Moving quickly from the sacred to the profane, let’s consider a human activity like gambling, which will surely flourish in the Metaverse (imagine sitting at a roulette wheel or throwing dice in what feels like the coolest casino anywhere, at anytime, from anywhere in the world). As more and more of it continues to move from rundown local casinos to virtual settings, regulators will need to shift their focus accordingly. How do you license gaming entities operating solely on the Metaverse? Do local laws around what types of gaming are and are not allowed still apply? Will Metaverse casinos operate like a mall, where each game is a window to a local culture or by local rules (roulette in France, poker in Las Vegas, baccarat in Italy)? Can casinos operate as a roll-up or wrapper for the operation of these games, or are they considered an application which must be registered in a jurisdiction, which does not lend itself well to decentralized application design? How would you enforce them? How do you collect taxes and how do local and state governments replace the revenue lost from physical casinos?
The opportunity for smart, forward thinking gaming companies, especially those who can offer multi-faceted platforms that enable people to interact and consume more and more forms of wagering (sports betting, esports wagering, ibingo, ilottery and igaming) is tremendous. Regulators will have to work hard to keep up. The 46 states who offer lotteries will also have to reconceive their entire approach or risk losing significant funding for schools and other programs.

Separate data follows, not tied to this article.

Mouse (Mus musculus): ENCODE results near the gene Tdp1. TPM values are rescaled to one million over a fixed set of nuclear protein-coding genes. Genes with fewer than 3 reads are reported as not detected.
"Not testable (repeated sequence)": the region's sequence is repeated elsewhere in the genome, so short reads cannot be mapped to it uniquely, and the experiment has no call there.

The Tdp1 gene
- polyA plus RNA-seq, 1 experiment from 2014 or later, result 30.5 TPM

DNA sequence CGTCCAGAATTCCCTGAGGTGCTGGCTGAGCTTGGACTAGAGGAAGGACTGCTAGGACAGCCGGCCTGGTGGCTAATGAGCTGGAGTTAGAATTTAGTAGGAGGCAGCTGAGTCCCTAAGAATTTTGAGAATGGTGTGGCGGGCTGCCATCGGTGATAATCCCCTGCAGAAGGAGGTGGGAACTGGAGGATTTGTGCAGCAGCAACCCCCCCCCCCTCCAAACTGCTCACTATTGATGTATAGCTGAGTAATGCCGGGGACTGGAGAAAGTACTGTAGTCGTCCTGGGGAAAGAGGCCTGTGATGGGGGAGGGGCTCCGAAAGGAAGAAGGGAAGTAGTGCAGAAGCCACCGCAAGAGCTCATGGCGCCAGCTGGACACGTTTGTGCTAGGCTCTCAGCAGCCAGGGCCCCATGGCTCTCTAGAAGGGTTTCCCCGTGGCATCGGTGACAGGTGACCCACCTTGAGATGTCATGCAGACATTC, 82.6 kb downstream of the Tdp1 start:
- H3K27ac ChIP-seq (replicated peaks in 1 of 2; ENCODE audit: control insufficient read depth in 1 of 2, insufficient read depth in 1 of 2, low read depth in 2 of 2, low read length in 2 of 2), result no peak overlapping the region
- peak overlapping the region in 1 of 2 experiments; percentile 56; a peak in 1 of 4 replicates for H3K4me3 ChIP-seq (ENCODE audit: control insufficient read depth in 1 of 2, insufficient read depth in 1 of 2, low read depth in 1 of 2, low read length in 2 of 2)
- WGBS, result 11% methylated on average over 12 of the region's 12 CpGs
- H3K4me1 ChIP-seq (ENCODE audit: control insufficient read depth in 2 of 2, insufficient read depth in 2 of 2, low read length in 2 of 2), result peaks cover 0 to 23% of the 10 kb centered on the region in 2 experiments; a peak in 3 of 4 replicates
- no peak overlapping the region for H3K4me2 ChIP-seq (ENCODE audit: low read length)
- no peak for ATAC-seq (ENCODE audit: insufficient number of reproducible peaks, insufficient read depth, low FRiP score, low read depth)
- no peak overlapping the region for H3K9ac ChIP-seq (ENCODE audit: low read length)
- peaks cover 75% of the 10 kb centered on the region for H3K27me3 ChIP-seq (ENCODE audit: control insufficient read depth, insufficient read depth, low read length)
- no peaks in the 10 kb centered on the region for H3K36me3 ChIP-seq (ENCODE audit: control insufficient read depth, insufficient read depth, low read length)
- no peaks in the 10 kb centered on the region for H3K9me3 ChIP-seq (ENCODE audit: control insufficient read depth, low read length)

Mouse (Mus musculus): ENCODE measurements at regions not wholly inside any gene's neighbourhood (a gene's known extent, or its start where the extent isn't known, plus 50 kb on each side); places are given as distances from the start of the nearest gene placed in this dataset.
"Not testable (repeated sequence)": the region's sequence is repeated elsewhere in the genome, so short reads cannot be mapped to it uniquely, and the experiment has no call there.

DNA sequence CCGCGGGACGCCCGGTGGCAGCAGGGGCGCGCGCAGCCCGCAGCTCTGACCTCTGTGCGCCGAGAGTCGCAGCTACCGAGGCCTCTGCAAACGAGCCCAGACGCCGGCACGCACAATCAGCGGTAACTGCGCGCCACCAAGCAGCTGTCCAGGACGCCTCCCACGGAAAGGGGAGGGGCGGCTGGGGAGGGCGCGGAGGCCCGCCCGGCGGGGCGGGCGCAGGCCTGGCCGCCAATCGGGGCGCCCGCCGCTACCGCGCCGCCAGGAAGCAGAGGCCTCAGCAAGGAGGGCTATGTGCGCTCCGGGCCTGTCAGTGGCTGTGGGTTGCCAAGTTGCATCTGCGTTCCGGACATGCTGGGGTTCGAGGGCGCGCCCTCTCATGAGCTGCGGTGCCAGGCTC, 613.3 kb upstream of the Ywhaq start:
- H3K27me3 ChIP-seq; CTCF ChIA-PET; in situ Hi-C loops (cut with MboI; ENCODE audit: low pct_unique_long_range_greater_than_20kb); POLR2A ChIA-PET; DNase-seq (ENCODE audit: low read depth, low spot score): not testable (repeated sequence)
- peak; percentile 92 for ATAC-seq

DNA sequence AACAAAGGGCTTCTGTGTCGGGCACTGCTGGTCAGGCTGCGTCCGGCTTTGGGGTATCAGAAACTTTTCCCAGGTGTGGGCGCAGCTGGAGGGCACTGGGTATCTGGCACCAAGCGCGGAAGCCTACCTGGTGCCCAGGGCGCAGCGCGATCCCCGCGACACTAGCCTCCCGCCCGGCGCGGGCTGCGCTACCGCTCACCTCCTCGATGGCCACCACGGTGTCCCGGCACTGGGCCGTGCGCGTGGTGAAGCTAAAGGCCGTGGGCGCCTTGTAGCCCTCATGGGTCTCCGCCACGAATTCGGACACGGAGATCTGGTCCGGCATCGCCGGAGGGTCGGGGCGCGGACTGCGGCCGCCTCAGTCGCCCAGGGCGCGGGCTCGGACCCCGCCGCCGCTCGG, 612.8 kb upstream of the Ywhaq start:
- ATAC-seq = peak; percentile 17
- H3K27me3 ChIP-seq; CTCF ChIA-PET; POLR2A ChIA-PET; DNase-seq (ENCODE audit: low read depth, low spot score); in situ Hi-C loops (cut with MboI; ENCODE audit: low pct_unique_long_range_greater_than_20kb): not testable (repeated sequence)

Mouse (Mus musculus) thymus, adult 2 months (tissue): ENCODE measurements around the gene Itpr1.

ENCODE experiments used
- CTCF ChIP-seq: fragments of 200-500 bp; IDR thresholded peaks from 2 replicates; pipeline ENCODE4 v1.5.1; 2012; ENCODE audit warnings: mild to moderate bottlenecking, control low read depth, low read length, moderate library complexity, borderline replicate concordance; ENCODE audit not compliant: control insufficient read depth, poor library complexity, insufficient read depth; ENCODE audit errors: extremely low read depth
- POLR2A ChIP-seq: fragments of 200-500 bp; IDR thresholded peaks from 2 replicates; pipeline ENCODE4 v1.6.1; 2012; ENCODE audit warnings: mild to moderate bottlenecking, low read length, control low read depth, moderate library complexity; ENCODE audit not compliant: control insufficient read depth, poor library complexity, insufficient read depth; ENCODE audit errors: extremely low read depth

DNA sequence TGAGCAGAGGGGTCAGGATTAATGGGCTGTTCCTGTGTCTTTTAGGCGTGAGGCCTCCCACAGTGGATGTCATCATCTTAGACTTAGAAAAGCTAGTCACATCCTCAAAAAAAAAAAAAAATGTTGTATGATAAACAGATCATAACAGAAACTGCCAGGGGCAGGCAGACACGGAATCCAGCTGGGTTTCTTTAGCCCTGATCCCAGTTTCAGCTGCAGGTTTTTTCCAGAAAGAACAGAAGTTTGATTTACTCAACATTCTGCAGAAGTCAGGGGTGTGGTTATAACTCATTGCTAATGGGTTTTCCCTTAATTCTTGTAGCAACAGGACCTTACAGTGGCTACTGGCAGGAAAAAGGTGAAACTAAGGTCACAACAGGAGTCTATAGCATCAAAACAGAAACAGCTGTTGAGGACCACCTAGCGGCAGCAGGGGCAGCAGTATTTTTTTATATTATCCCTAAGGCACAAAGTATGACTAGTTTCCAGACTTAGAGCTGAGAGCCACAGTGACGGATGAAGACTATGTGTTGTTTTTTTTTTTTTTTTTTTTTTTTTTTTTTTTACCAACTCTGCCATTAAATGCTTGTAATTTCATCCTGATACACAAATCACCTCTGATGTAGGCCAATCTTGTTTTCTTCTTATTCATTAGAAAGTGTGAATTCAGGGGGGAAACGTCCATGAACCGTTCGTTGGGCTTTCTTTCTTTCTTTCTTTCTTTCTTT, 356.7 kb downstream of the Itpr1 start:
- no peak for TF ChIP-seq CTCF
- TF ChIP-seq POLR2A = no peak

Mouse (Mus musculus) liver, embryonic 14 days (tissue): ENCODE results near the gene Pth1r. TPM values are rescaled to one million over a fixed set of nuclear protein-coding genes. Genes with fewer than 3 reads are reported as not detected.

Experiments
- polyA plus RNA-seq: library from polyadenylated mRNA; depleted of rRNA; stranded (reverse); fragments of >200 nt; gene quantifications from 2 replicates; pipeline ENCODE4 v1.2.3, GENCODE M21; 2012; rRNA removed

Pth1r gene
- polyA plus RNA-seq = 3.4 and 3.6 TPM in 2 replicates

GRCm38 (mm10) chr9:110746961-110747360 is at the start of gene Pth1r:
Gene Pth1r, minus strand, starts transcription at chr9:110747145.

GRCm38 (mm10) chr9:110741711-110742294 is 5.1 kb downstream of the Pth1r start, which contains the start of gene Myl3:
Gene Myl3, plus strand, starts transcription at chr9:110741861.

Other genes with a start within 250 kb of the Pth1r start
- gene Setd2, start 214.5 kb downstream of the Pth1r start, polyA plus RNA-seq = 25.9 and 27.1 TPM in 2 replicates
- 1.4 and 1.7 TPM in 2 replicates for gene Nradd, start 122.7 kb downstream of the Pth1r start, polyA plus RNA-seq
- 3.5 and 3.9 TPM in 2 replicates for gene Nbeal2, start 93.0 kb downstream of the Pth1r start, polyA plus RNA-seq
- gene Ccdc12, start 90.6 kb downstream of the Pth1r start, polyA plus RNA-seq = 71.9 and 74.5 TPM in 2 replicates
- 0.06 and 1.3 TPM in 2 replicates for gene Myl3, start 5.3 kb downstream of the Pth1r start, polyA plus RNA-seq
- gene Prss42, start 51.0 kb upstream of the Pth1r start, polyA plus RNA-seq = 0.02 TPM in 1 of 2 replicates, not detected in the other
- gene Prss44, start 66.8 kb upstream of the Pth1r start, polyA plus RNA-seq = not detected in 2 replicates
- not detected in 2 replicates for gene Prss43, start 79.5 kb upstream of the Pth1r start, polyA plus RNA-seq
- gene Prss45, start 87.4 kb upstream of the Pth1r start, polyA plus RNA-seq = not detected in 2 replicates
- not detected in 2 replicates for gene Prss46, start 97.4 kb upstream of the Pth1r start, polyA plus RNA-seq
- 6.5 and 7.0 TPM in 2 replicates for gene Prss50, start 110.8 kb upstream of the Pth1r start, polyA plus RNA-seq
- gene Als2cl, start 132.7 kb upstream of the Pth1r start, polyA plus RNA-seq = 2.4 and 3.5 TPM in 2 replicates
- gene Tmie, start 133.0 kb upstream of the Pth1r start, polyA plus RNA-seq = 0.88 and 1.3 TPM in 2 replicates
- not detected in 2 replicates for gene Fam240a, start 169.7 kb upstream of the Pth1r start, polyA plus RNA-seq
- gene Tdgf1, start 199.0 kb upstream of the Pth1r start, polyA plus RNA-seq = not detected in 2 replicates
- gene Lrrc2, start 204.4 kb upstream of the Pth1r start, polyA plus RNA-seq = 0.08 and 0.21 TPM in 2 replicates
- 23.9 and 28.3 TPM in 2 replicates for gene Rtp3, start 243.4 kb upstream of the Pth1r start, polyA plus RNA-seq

Finally, we will also need to think about how political campaigns will function in the Metaverse. The nature of campaigning will change dramatically and the opportunity to make voting far more accessible will exist. Laws around campaign finance, matching airtime, FCC standards, truth in advertising, limitations on electioneering around polling sites, voting standards and more will all need to be reimagined entirely.
How realistic is this politically?
The longer it takes governments to recognize that so much of life as we know it is moving deeper online, the more of an advantage they will give to bad actors to set up shop within the Metaverse and evade scrutiny. In the same way that regulation always trails innovation, it also trails bad intentions.
Rather than assuming human nature will radically change and suddenly improve once the Metaverse is here (spoiler: it won’t), we should assume that whatever harm can be done on the Metaverse will be done and we should develop measures now to protect our national security.